Last updated 5/25/2020 at 11:35am
(Editor’s Note: The following is an abbreviated version of a Memorial Day speech by Bill Oxford, national commander of the American Legion.)
Every crisis has new heroes. During the 9/11 attacks, they were the first responders running into burning and crumbling buildings as others ran out. Now, during the coronavirus pandemic, the most visible heroes are the health care professionals, who are saving others and risking their own lives while doing so.
These heroes have much in common with the people that we honor today – America’s fallen veterans. They are men and women who have sacrificed their own lives so others could live. They are both elite and ordinary. They are elite in the sense of character. Giving your life so others could live is the ultimate definition of selfless. They are ordinary in the fact that they represent the diverse fabric of our country. They are rich and poor, black and white, male and female. They come from every ethnicity and background. In short, they looked like any one of us.
As we celebrate the selfless and untiring performances of the health care workers during the COVID-19 pandemic, it brings to mind the military medics, doctors and nurses who sacrificed their lives while treating others on the battlefield.
One such hero was Pharmacist Mate Third Class Jack Williams. The Navy Reserve corpsman was only 20 years old when he landed on Iwo Jima 75 years ago.
On March 3, 1945, James Naughton, a Marine in Williams’ unit, was wounded by a grenade. While under intense enemy fire, Williams dragged Naughton to a shallow depression and treated his wounds. Williams used his own body as a screen and was shot four times. Yet he continued.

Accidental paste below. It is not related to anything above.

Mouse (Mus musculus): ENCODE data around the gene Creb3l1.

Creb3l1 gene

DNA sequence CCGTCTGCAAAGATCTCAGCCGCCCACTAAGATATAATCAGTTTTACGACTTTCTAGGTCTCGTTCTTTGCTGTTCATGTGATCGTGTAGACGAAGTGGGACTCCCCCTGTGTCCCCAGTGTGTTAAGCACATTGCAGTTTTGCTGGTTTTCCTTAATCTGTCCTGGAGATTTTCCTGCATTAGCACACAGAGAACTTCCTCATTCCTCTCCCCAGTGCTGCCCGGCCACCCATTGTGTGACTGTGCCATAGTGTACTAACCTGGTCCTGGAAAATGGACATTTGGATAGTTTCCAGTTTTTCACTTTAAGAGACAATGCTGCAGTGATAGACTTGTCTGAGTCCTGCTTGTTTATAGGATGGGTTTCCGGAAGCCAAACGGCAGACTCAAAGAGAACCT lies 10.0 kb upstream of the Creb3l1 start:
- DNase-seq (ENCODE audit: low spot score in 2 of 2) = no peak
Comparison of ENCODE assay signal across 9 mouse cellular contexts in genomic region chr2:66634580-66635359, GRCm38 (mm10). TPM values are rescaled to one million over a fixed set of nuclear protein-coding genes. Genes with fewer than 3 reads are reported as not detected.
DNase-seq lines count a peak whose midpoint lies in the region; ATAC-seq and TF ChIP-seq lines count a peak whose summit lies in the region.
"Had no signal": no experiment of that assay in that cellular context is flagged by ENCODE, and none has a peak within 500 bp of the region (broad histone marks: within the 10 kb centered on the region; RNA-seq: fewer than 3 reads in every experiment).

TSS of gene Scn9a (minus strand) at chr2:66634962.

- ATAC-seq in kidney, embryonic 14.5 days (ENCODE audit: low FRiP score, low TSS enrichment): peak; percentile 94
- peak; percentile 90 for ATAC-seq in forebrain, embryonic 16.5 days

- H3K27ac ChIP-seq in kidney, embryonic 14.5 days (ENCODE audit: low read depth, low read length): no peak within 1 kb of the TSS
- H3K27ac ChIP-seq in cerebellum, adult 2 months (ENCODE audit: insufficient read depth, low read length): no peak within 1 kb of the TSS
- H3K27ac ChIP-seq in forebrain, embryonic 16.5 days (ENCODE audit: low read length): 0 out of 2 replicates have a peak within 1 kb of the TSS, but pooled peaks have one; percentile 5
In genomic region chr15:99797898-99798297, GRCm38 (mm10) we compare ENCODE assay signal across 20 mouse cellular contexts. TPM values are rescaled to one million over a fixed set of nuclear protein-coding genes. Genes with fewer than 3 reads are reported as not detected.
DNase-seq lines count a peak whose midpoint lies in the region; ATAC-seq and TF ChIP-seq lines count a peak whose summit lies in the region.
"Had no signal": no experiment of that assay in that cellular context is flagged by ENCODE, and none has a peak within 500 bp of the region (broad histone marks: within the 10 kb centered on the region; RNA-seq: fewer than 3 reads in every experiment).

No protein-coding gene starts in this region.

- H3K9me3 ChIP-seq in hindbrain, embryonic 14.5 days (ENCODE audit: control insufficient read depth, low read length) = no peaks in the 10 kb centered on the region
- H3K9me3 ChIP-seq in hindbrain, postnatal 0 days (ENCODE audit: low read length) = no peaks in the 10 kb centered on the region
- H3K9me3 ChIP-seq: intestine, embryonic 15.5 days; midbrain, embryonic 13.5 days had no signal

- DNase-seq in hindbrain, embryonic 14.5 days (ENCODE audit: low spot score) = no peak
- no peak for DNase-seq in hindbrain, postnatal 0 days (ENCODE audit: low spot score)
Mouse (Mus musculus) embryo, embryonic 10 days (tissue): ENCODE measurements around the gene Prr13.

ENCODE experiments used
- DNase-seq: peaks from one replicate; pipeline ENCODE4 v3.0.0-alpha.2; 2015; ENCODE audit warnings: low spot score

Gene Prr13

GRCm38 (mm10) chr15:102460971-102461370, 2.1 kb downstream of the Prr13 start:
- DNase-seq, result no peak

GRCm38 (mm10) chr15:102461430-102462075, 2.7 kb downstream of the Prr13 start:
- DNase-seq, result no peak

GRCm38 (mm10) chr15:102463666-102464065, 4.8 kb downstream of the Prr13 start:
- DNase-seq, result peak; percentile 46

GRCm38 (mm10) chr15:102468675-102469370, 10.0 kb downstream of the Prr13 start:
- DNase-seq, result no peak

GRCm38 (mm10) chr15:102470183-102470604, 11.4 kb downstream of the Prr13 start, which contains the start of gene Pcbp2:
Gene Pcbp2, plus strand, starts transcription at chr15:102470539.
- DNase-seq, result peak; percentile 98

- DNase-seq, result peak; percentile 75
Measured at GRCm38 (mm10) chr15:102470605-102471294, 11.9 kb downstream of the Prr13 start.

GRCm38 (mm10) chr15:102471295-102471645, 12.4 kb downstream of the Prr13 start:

After he treated Naughton, Williams dressed his own wounds. He then proceeded to treat another Marine, despite his own immense pain. While heading to the rear, he was hit by a sniper’s bullet and killed. For his actions, Petty Officer Williams was awarded the Medal of Honor.
We also remember Army veterans like Lieutenant Sharon Lane. According to her biographer, Philip Bigler, Lt. Lane threw herself into her work as a nurse. While serving in Colorado, she requested a transfer to Vietnam.
“There, at least, you are busy 12 hours a day, six or seven days a week,” she said in a 1968 letter to her parents.
Her dedication was obvious, even as she treated enemy Viet Cong soldiers who would return the favor by kicking, cursing and spitting at their American captors.
In the early morning of June 8, 1969, Sharon’s tour of duty ended. A Soviet-built rocket struck the hospital. Lieutenant Sharon A. Lane was killed in action at age 25. If she were still here, her skills as a nurse might still be benefiting us during the current crisis.
But not all of the heroes working during the COVID-19 pandemic are in the health care industry. Grocers, first responders, delivery workers and drive-through restaurant employees are just a few of the many people that we rely on to provide vital services for society while risking their own safety.
The military also has heroes in every occupational field. Truck drivers, cooks and administrative clerks have all paid the ultimate price.
Approximately one million men and women of the U.S. military have lost their lives in defense of our nation since the founding of this great republic.
Not all have died from enemy fire. Some have died from diseases that have too often festered around war zones. Often times, deaths from disease and accidents outnumbered casualties caused by enemy weapons.
During the Spanish American War, 60 soldiers of the all-black 24th Infantry Regiment volunteered to serve as nurses. Thirty-six of them would later die of yellow fever or malaria. A generation later, the flu would kill nearly 16,000 U.S. soldiers in France during World War I. Another 30,000 American servicemembers died in stateside camps.
Even when the enemy is an invisible virus or a microscopic germ, the sacrifices made are just as meaningful. The U.S. military has already lost servicemembers to COVID-19.
This Memorial Day, as we continue to honor those who fell for us in battle, let’s also pause to remember those who have also sacrificed their lives while serving others.
May God bless them and may God bless you for remembering them here today. Thank you.